Pope on plane talks about Ukraine, returning artifacts to Canada
ABOARD THE PAPAL FLIGHT FROM HUNGARY (CNS) -- The Holy See has a project underway related to peace between Russia and Ukraine, but Pope Francis told reporters he could not talk about it yet.
"There is a mission underway that is not public yet; when it is public, I will tell you about it," Pope Francis told reporters traveling with him from Budapest, Hungary, back to Rome April 30.
He also said discussions already were underway with Indigenous communities in Canada for the repatriation of cultural artifacts held in the Vatican Museums.
Pope Francis had been asked whether, after giving three fragments of the Parthenon marbles to the Orthodox Church of Greece in March, he was planning to do the same with artifacts that have been traced to the Inuit, Métis and First Nations communities of Canada.
"This is the Seventh Commandment: if you have stolen something, you must give it back," he said.
"The restitution of Indigenous articles is underway with Canada -- at least we had agreed to do it," the pope said.
What can be returned to its rightful owners should be, the pope said.
"Sometimes you can't -- (when) there isn't a political or real, concrete possibility to do it -- but to the extent that you can return something, you should. This is good for everyone, so no one gets used to putting their hands in someone else's pocket."
On his two-hour flight back to Rome from Budapest, Pope Francis spent about 20 minutes answering five questions from reporters traveling with him. Other topics included his health, his travel plans and his discussions in Budapest with Prime Minister Viktor Orbán and with Russia Orthodox Metropolitan Hilarion of Budapest and Hungary.
Asked if he had spoken about peace in Ukraine or sought contacts with Moscow during his meetings with Orbán, a friend of Russian President Vladimir Putin, and with Metropolitan Hilarion, the pope responded that "peace is made by opening channels. You cannot create peace with closure. I invite everyone to open doors, channels of friendship."
As for his conversation with Metropolitan Hilarion, the pope said, "well, we weren't talking about Little Red Riding Hood."
"I am willing to do anything that must be done" to promote peace, he said.
Asked about his health, Pope Francis said that when he got sick in late March, he did not lose consciousness, as some media reported, but he was in such pain that he skipped lunch and went to take a nap.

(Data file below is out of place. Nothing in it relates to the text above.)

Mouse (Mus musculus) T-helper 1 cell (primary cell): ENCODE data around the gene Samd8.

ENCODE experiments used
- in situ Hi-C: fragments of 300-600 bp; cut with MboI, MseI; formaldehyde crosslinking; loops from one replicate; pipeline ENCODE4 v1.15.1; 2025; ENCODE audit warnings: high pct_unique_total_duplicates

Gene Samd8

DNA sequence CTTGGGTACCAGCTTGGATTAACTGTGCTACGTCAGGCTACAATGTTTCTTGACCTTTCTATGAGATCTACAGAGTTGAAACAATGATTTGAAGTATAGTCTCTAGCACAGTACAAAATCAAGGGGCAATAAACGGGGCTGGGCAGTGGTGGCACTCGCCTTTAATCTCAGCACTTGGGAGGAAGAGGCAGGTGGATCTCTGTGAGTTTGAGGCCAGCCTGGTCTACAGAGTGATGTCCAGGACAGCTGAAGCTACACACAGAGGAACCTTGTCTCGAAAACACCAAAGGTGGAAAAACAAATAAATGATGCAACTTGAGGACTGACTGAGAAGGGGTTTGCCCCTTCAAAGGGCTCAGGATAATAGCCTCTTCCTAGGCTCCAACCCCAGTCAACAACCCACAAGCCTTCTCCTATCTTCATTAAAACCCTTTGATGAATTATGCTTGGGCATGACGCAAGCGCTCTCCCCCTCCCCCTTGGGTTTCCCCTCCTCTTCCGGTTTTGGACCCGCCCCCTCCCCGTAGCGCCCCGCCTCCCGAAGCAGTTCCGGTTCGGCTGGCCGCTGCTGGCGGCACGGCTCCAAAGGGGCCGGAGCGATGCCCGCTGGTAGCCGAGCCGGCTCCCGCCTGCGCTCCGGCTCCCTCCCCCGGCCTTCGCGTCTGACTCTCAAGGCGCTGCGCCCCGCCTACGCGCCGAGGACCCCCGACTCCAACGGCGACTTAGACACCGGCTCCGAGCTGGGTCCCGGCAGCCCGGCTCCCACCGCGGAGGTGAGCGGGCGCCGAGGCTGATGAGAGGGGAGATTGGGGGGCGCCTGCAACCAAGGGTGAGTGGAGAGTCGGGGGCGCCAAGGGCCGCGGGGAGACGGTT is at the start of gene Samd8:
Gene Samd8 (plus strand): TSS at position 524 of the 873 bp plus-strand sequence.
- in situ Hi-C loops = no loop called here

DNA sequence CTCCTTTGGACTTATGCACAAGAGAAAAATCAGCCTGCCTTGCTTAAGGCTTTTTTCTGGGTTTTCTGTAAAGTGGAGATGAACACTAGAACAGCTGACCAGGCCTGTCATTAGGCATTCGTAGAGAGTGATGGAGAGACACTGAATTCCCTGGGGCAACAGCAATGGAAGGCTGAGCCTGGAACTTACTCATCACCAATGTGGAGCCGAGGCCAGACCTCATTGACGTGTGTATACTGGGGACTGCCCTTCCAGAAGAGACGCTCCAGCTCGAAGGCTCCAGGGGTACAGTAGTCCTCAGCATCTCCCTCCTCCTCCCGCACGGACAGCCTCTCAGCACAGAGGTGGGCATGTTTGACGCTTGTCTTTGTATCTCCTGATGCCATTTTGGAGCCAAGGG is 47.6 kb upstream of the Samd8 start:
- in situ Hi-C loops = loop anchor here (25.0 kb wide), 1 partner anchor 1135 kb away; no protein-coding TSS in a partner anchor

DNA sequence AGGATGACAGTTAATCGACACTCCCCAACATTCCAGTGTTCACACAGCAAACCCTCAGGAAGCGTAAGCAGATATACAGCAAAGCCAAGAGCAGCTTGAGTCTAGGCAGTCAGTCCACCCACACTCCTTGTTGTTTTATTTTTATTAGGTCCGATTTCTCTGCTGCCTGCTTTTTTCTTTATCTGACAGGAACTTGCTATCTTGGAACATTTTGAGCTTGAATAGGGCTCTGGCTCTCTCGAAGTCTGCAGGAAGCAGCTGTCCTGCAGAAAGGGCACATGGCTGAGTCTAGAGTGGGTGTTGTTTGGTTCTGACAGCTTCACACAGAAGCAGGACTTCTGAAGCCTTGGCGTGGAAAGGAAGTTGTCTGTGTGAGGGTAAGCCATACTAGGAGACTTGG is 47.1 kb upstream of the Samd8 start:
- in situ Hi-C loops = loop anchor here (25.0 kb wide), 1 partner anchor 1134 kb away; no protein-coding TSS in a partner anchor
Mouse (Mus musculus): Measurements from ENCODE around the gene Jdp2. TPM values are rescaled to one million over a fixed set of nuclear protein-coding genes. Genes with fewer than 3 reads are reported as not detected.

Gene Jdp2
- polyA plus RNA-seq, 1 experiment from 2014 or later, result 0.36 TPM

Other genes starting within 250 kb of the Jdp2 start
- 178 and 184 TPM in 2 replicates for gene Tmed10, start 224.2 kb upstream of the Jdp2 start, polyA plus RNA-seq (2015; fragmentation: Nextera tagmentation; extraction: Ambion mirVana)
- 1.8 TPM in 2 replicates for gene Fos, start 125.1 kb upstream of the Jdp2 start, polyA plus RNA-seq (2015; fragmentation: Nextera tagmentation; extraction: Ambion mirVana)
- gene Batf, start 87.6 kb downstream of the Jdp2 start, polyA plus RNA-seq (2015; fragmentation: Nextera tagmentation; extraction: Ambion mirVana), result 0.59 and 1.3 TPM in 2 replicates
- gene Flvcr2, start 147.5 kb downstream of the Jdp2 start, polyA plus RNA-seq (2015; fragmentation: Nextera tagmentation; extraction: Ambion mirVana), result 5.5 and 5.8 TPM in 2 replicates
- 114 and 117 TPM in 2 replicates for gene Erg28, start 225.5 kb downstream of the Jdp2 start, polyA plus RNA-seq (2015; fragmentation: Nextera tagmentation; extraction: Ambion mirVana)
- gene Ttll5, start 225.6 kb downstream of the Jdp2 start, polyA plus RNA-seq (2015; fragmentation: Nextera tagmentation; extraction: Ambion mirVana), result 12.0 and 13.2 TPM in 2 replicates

"I did not lose consciousness but, yes, I had a high fever, and at 3 in the afternoon the doctor had me immediately taken to the hospital," he said. "It was a strong case of pneumonia in the lower part of the lungs."
He spent three nights March 29-April 1 in Rome's Gemelli hospital. The Vatican press office had said his doctors diagnosed bronchitis.
The day before the trip to Hungary, Pope Francis said, he had seen his doctor, "who came to look at things a bit," and they spoke about his travel plans, which include Lisbon, Portugal, in early August for World Youth Day.
"You all can see for yourselves that things are not the same as they were two years ago," but "with the cane, I'm doing better. For now, the trip (to Lisbon) is not canceled," the pope said. "Then there is the trip to Marseille (France), a trip to Mongolia and there's another one that I don't remember."
"You see how the program keeps me moving," he said.
During the inflight news conference, Pope Francis refused to criticize Orbán directly on migration even though the prime minister has enacted a tough "no migrants" policy and built fences along Hungary's borders with Serbia and Croatia.
Asked about Hungary's policy, Pope Francis insisted -- as he has before -- that the European Union must act. Currently he said, only five countries -- Greece, Cyprus, Italy, Spain and Malta -- are bearing a disproportionate burden in taking in hundreds of thousands of people fleeing poverty and civil strife.
After Ukrainian Prime Minister Denys Shmyhal met Pope Francis at the Vatican April 27, the prime minister told reporters he had asked for the Vatican's help in returning to Ukraine children taken by force to Russia.
The Ukrainian government's "Children of War" website claimed, as of April 30, that 19,393 children had been forcibly removed from Ukraine and taken to Russia.
Asked on the plane if he thought the Vatican could help, Pope Francis responded, "I think so because the Holy See has been a go-between in some of the prisoner exchanges" between Russia and Ukraine.
"The Holy See is willing to try because it's the right thing and we have to help," the pope said. He explained it's not about helping with the war effort, but with a humanitarian cause.
"All humanitarian gestures help," he said. "Gestures of cruelty do not."